Andrew McConnell



Salek Labieb Basher

Age: 23
Friend of the Camel, pictured in the desert near Tifariti, in Polisario controlled Western Sahara.


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I was born in Smara in the occupied territory. In school we would fight with the Moroccan boys all the time. I had some Moroccan friends but they were boys who believed in a free Sahara. I heard on the radio one day that Moroccan soldiers had caught a lot of camels from across the wall and had taken them to Smara. Many of us went to see them and I felt bad when I saw women crying because the Moroccans were not giving them water or food and everyday one was dying. The camel is very important in our culture and is a friend of the Saharawi since long ago. The Moroccans did this to hurt the Saharawi people. After three months the camels were like skeletons so me and three friends decided to liberate them to stop this tragedy.

We watched the routine of the Moroccans for one week then one night jumped over the wall into the yard where the camels were being held. We caught the guard but he did not have the keys so we had to lift the gate ourselves. We then led the biggest camel out and the rest of the camels followed, there were maybe one hundred and fifty. We were seen by two Moroccan men and became worried that soldiers would soon be coming after us so we split up into four groups and agreed to meet the next day.

We wanted to send the camels back to the liberated territory so I took my group to a valley were the wall and the mines are washed away by the rains and sent the camels down into the valley so they could cross. I left them at 4am and returned to meet my friends. We stayed under the trees all the next day because we could hear a helicopter and vehicles. At night we meet bedouin who told us the Moroccans were searching for the people who freed the camels. It was then that we decided we must cross the wall the and go to the Polisario because if we were caught the Moroccans would put us in jail [for a long time].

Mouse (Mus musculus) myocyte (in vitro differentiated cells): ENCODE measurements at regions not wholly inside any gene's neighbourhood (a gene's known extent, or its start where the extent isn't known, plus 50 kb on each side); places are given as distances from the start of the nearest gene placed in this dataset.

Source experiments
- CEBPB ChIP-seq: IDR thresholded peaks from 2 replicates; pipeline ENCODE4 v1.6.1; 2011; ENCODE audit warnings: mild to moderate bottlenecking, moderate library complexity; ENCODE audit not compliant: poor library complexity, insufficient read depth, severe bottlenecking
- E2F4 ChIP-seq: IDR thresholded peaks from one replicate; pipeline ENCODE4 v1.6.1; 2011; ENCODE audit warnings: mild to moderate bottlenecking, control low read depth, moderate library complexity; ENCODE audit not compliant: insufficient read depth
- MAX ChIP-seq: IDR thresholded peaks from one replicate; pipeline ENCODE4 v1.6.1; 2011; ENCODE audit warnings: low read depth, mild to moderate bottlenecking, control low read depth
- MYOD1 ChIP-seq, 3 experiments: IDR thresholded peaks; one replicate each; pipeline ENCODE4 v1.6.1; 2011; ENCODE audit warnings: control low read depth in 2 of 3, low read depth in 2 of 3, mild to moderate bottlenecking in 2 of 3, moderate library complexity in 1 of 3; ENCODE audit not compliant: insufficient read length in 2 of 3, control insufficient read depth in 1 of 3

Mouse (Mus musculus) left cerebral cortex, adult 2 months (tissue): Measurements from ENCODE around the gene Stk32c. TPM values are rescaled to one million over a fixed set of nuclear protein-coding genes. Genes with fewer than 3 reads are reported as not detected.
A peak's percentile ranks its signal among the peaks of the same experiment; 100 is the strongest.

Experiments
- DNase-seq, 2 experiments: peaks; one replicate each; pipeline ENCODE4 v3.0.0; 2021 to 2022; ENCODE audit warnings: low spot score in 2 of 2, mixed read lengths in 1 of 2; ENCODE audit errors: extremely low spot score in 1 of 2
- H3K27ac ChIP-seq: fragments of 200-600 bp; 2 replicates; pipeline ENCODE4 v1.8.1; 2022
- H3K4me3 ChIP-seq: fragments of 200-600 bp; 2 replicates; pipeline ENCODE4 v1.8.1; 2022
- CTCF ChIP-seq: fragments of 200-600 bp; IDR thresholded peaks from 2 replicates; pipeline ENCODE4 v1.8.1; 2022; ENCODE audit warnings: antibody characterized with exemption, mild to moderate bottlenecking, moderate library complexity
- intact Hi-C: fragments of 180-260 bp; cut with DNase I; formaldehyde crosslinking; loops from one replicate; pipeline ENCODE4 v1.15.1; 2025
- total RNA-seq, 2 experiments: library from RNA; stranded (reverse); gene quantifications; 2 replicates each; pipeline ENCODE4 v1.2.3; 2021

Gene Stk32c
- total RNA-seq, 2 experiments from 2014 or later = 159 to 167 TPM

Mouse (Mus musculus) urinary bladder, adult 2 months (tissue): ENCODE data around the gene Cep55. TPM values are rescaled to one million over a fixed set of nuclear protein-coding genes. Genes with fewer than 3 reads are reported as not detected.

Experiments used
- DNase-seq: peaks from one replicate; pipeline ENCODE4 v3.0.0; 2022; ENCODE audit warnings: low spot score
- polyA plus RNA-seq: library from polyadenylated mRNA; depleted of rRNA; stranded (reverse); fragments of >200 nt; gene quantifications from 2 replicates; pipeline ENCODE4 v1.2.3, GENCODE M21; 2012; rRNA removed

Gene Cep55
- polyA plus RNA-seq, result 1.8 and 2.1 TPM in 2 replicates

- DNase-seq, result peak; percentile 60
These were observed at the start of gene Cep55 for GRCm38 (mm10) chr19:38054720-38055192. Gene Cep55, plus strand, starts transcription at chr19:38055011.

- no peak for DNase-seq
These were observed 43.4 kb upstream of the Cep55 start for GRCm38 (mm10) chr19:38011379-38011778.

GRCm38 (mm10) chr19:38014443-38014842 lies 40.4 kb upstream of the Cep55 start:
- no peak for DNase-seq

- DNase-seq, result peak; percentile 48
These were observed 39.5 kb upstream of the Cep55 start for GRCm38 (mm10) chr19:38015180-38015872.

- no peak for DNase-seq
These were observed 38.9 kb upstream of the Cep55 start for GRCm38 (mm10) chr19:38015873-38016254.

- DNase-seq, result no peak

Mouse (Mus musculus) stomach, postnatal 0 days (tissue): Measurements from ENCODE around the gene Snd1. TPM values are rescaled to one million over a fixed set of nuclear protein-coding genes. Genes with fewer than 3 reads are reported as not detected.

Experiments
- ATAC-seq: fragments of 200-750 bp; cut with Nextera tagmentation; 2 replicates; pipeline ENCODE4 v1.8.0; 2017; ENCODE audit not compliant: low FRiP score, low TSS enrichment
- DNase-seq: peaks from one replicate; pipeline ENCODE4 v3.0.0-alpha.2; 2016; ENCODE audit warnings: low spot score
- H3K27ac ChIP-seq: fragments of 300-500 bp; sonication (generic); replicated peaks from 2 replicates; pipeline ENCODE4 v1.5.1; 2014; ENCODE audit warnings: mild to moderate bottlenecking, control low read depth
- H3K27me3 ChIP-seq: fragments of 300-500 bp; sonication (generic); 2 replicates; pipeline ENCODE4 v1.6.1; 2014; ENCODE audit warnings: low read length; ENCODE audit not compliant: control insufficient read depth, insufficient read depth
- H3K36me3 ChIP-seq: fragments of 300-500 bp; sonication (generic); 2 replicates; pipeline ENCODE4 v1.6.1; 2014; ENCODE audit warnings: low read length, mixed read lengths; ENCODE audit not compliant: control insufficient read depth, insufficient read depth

We asked the bedouin to help us cross the wall and we walked for two days to a point were we could cross. We arrived at night, the wall is actually three walls and we crossed the first two easily but the at the third a Moroccan soldier came with a light and saw us. He shouted so we jumped the wall and barbed wire and ran for five or six minutes, we didn't think of the mines. We had very little water and no idea how to find the Polisario. We saw a bedouin man but he ran away when he saw us because he thought we were Moroccan. We waved our shirts and went to his home and he agreed to take us to the Polisario.

When we arrived in the camps everybody knew the story and we were like heros. We met the president and had a meal at his home. In the occupied territory all the news was about the children who had freed the camels. I was only seventeen at the time. Seventy camels made it across. The Moroccans sentenced us to ten years in jail (in our absence). I've been in the camps now for six years and I feel lucky I had the chance to come here. The first year I felt homeless, I missed my family but I found a lot of respect for the other Saharawis. I am a journalist now, I work and get to meet people from many countries. For me politics will not get us anything, we should return to war. I would be the first to take a Kalasnikov and go to the front to fight the occupation. I have not seen my family in six years, this is the hardest part. I hope I can see my parents again before they die….. because…(voice fades)… I hope…